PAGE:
Losing the Patching Game

In my last article I wrote about the need to keep systems up-to-date with the latest security patches from software vendors. This includes not only operating system patches, but patches for third party applications as well.  I have only three computers at my home and at times I find it daunting to keep up with all the patches that need to be applied on a regular basis.  And I’m a security professional with many years of system administration experience.  I imagine that the average computer user has neither the time nor the patience for such matters.  He just wants to use his computer and not worry about such mundane tasks as patch management.  Nor should he have too.

Even if we all acted responsibly and diligently scoured all the security web sites for vulnerability information and proactively installed security patches in a timely manner, we still would have systems getting compromised.  This is because the process of patching flawed software is a little like playing a game of whack-a-mole: by the time one patch is released and installed to fix a vulnerability, another vulnerability has been discovered.  And the time between vulnerability notification and exploit release has decreased dramatically over the last few years.  Estimates vary, but it is safe to say that exploits are typically available within days of the announcement of a vulnerability while it often takes weeks for patches to become available.  And this does not even take into account zero-day exploits for which no patch is available.   The end result is a never ending cycle of software updates that most home users can’t possibly manage.  For that matter, most enterprises don’t do a very good job of patch management either.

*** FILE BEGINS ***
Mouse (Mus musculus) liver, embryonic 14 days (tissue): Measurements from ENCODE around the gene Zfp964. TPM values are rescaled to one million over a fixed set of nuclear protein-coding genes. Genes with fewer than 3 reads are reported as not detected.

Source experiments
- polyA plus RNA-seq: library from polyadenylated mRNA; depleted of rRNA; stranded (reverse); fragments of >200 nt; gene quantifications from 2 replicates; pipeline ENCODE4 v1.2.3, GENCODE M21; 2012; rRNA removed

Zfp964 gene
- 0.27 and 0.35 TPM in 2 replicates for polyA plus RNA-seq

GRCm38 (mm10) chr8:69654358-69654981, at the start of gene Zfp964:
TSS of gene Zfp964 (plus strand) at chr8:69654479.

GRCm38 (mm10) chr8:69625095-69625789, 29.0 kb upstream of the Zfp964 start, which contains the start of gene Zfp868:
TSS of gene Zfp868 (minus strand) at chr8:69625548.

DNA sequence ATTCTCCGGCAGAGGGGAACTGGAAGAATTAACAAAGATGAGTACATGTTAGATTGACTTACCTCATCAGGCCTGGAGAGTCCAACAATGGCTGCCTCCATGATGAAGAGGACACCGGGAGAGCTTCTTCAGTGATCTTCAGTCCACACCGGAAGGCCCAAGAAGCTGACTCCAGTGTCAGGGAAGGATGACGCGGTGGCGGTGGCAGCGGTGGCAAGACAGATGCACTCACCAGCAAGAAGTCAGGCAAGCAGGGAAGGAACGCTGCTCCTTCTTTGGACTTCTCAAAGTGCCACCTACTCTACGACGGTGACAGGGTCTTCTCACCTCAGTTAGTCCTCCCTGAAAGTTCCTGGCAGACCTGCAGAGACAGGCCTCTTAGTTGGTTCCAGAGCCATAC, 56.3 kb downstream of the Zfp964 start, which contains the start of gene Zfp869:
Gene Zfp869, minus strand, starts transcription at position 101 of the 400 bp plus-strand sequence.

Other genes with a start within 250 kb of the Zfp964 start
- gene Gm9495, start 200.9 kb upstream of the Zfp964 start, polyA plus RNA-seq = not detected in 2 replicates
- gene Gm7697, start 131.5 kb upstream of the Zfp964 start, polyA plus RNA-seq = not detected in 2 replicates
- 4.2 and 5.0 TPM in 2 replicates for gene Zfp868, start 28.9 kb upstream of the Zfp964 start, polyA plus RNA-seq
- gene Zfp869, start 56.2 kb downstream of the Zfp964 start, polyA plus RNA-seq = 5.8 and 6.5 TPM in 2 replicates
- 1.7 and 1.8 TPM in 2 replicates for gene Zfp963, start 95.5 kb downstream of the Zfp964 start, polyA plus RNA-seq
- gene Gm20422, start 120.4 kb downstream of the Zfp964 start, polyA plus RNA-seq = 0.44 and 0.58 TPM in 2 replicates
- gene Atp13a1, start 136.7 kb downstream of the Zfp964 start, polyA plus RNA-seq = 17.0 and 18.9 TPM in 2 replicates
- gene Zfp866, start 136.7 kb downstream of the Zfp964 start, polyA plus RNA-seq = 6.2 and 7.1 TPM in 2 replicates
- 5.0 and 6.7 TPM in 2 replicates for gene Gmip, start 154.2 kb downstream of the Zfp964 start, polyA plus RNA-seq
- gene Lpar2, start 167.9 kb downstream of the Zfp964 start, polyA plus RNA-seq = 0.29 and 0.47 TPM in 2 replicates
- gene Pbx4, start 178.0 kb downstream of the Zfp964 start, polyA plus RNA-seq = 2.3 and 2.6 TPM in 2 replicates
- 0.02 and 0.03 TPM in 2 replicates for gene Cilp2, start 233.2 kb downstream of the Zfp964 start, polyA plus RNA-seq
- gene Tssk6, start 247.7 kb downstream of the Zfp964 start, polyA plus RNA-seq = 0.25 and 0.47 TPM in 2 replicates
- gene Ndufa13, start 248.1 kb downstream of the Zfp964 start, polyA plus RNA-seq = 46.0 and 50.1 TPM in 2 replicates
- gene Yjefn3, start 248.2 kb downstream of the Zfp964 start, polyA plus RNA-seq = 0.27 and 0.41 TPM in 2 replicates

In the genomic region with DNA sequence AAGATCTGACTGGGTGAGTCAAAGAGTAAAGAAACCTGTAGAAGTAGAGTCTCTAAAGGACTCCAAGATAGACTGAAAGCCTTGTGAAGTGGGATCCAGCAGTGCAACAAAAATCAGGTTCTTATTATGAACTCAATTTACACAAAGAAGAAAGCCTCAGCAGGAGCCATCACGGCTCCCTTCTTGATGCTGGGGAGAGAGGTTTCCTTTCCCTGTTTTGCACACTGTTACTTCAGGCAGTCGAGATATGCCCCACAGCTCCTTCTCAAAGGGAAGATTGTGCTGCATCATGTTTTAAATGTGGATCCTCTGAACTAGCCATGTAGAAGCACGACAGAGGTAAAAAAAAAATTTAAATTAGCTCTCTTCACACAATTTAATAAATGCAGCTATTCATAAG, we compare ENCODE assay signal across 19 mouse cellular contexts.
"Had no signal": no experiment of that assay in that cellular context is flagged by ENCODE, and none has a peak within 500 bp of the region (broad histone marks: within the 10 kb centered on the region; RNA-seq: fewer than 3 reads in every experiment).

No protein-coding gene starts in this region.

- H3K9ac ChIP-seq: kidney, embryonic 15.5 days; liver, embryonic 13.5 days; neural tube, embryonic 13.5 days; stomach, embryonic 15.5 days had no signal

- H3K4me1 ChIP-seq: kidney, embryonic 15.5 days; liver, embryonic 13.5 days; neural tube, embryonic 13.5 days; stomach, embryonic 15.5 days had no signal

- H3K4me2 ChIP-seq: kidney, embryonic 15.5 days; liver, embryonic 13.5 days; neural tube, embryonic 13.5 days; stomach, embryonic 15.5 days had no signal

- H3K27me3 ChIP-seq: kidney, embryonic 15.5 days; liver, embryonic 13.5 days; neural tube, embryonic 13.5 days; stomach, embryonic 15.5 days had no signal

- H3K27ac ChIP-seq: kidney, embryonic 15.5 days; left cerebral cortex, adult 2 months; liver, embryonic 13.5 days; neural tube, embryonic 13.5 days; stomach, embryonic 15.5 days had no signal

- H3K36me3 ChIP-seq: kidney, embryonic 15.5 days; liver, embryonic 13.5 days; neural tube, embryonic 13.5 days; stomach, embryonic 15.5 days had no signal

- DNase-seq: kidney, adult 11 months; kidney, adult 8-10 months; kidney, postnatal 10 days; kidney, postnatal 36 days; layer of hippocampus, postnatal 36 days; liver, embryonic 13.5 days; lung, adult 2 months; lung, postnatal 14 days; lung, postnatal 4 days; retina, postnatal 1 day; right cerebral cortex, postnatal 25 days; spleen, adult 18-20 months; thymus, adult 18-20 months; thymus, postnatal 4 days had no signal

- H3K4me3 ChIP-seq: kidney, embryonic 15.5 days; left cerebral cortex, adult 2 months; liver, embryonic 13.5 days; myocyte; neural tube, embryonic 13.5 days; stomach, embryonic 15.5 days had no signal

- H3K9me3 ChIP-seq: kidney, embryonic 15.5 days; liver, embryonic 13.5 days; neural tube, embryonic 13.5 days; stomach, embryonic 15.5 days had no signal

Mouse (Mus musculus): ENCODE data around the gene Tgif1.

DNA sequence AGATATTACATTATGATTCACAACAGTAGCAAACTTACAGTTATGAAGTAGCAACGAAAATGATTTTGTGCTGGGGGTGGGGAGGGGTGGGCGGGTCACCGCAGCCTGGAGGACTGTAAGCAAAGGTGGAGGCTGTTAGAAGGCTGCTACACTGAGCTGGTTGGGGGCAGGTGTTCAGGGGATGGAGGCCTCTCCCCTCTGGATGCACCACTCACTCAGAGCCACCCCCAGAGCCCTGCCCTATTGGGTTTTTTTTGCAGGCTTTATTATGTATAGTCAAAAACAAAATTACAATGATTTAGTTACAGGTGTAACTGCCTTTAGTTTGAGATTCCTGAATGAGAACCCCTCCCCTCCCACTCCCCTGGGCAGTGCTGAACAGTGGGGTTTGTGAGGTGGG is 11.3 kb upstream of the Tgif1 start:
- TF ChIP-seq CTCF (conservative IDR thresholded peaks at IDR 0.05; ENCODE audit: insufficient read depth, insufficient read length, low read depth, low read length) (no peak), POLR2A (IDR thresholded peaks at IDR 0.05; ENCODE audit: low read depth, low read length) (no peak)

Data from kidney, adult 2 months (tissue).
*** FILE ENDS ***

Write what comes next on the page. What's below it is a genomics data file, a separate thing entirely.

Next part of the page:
So what is the solution?  The long term answer is that software vendors need to enforce secure coding practices in their SDLC (software development life cycle).  Right now there is very little financial incentive for them to do so because we have no legal recourse to damages that occur due to vulnerable software.  If this were to change and vendors could be held legally liable for damages resulting from software vulnerabilities, manufacturers would go to much greater lengths to ensure their software was developed with proper controls in place to minimize security vulnerabilities.

In the meantime, keep applying those patches.  Install host-based firewalls and host intrusion prevention software if possible.  And vote with your pocketbook by patronizing companies with good track records of writing secure code while rejecting those that do not.

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